As we all know, space is three dimensional. Many aspects of physics, including the fundamental properties of matter, depend strongly on the dimensionality of space. For instance, 2D materials like graphene, in which the atoms are confined to a two dimensional plane, have properties very different from standard 3D materials. Now, researchers have created a synthetic material that behaves as though it has four dimensions (4D), higher than the number of dimensions in the space around us.
The team of physicists, from Nanyang Technological University (NTU Singapore) and the University of Birmingham in the UK, have achieved the first realization of a “Class AI topological insulator” – a material that is impossible to synthesize under ordinary conditions, as it requires four or more spatial dimensions. To accomplish this, they used electrical circuits with special interconnections that act as extra spatial dimensions. The experiment was reported in the journal Nature Communications in May 2020.
Topological insulators are a class of materials that differ from standard matter due to the distinctive way in which they conduct electricity. Like ordinary electrical insulators, they do not allow electric currents to flow inside them, yet electricity can flow unusually well along their surfaces. This efficient surface flow is the subject of intense research, because physicists believe they can be exploited for quantum computers, efficient information processors, and other devices.
There is not just a single type of topological insulator, however. Theoretical physicists have developed an elaborate classification for topological insulators, with different classes possessing strikingly different properties. The classification scheme is based on high-level mathematical concepts and accounts for all topological insulators discovered to date. But it also predicts hypothetical topological insulators that are seemingly impossible to realize, because they exist in 4D or even higher spatial dimensions.
Yidong Chong and Baile Zhang, two physics professors at NTU’s School of Physical and Mathematical Sciences, set out to create a 4D topological insulator by using an artificial material, or “metamaterial”.
To devise the 4D topological insulator, the team used a theoretical model invented by Hannah M. Price, a Birmingham Fellow and Royal Society University Research Fellow at the University of Birmingham, and a co-author of the paper. Price proved that the model is distinctively 4D by calculating a theoretical property called a “nontrivial second Chern number”, which is mathematically impossible for materials with three or fewer spatial dimensions.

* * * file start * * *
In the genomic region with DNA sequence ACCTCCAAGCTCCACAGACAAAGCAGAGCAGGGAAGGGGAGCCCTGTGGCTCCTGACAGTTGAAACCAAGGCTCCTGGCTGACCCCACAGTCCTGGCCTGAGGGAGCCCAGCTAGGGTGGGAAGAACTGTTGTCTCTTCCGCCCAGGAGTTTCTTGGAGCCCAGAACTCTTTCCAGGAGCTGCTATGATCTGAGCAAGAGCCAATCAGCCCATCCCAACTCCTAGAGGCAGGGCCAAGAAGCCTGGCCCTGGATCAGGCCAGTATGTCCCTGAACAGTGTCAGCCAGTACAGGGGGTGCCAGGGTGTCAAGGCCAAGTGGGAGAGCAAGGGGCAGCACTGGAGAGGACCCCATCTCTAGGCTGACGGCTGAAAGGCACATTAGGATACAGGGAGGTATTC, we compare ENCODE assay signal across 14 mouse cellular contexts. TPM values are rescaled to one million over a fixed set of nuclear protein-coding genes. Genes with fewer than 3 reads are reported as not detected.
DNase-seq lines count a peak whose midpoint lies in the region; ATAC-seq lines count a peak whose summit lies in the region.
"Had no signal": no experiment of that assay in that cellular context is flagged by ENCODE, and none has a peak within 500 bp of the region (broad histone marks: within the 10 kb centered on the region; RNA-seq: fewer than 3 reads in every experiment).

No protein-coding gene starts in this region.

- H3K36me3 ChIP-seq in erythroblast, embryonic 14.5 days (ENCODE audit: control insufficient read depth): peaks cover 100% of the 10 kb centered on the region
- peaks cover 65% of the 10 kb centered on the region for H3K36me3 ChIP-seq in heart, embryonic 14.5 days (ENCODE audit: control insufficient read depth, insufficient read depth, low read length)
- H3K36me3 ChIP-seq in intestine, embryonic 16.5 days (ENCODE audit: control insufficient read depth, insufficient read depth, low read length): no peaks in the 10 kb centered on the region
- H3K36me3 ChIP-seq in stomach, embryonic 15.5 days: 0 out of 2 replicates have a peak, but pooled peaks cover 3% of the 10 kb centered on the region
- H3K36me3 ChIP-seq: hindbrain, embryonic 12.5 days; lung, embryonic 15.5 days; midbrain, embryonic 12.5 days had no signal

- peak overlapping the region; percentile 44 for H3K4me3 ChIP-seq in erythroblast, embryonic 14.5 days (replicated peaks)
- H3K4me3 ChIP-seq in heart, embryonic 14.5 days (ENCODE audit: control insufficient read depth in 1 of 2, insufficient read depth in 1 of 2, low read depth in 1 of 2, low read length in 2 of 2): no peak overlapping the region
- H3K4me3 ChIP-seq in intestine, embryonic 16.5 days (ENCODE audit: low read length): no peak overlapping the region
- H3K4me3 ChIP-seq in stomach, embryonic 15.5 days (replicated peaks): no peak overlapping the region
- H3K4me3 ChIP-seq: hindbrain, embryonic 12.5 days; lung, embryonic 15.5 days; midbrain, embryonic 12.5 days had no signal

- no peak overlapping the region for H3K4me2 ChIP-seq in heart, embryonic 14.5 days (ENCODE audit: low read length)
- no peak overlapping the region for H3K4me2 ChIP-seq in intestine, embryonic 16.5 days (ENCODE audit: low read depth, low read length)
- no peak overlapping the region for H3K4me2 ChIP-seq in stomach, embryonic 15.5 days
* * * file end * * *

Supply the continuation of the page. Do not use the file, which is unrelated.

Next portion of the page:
The behavior of real materials comes from the properties of atoms, which stem from quantum mechanics. But the same properties can arise in metamaterials made from collections of non-quantum oscillators, which behave like artificial atoms. To create the 4D metamaterial, You Wang, a PhD student at NTU who is the lead author of the paper (who has since graduated and is now a research fellow at NTU), designed and fabricated a custom-made stack of printed circuit boards, similar to those found in consumer electronic devices. The circuit contains numerous electrical oscillators, as well as electrical connections between them.
The dimension of the circuit is effectively determined by the layout of the electrical connections within it. By placing “long-distance” interconnections between oscillators in different parts of the circuit, the team achieved a layout corresponding to higher dimensions than real space.
By careful measurements of the electrical properties of the stack, Wang showed that currents do not flow within the interior of the 4D structure, but can flow efficiently along its 3D surface. Moreover, when the metamaterial is tweaked to transform it from a 4D topological insulator into a 4D conventional insulator, the surface flow disappears, in agreement with theoretical predictions.
The “Class AI” topological insulator implemented in this experiment is only one of the many higher dimensional topological insulators predicted by theoretical physicists. Those higher dimensional materials can be implemented using a similar approach.
This work shows that even though some theoretical ideas seem to be forever beyond the reach of experiment, they can be turned into reality by using creative approaches. Looking ahead, the researchers aim to use circuit metamaterials to explore other exotic high-dimensional phenomena that were originally believed to be entirely hypothetical.